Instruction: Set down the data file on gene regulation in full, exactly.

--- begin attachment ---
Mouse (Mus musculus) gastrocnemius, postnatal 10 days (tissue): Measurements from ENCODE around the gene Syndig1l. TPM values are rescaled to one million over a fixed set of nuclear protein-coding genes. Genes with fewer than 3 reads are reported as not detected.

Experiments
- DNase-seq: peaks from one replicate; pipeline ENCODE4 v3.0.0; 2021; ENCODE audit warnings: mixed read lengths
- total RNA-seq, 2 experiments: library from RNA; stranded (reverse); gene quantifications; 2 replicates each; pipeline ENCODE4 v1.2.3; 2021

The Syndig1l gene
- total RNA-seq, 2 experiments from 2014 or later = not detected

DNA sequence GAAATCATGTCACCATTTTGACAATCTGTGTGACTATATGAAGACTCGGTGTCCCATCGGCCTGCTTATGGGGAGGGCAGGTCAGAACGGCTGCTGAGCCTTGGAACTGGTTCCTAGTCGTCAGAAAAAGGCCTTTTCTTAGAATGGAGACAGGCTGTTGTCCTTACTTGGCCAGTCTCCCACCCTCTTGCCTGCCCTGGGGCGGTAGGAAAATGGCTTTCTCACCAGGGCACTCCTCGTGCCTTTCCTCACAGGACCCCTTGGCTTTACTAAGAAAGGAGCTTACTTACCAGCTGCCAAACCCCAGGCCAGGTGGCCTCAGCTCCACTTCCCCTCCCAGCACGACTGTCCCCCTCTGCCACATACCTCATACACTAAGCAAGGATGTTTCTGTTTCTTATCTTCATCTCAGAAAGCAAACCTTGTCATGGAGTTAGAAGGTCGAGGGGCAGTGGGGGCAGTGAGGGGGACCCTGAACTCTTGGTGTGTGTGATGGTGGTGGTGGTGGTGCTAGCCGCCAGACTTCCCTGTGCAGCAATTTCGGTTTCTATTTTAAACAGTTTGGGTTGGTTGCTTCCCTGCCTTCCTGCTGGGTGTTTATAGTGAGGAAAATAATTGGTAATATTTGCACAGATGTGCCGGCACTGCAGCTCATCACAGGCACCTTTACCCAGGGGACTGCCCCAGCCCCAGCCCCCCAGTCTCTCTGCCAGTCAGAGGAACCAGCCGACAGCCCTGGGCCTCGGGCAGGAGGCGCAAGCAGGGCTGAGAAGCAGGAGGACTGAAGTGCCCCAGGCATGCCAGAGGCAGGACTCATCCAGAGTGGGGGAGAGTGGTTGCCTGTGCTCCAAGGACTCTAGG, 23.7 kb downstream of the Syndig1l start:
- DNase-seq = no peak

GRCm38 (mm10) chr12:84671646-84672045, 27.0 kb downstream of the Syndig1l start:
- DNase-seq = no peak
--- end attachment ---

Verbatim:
Mouse (Mus musculus) gastrocnemius, postnatal 10 days (tissue): Measurements from ENCODE around the gene Syndig1l. TPM values are rescaled to one million over a fixed set of nuclear protein-coding genes. Genes with fewer than 3 reads are reported as not detected.

Experiments
- DNase-seq: peaks from one replicate; pipeline ENCODE4 v3.0.0; 2021; ENCODE audit warnings: mixed read lengths
- total RNA-seq, 2 experiments: library from RNA; stranded (reverse); gene quantifications; 2 replicates each; pipeline ENCODE4 v1.2.3; 2021

The Syndig1l gene
- total RNA-seq, 2 experiments from 2014 or later = not detected

DNA sequence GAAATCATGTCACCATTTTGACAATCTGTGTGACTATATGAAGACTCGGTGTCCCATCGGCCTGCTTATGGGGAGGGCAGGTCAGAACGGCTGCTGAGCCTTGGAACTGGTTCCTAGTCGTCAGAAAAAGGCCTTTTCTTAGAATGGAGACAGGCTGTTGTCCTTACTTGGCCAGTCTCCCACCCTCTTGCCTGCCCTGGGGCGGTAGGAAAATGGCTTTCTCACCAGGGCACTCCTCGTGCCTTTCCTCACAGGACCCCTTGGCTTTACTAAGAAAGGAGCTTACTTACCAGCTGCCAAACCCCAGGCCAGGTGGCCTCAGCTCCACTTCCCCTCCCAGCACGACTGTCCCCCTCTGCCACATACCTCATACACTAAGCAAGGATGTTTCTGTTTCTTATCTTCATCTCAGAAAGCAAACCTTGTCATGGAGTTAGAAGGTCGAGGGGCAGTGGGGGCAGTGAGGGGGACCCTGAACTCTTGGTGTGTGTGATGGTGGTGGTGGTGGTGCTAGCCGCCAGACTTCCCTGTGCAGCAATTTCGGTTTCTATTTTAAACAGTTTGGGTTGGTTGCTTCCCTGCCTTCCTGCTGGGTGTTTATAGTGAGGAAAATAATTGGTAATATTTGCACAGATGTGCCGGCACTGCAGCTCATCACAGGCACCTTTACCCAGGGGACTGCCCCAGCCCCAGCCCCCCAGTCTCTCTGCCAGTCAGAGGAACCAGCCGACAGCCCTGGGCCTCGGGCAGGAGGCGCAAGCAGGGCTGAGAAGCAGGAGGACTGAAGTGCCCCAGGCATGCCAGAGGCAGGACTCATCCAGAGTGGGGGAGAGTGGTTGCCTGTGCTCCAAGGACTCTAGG, 23.7 kb downstream of the Syndig1l start:
- DNase-seq = no peak

GRCm38 (mm10) chr12:84671646-84672045, 27.0 kb downstream of the Syndig1l start:
- DNase-seq = no peak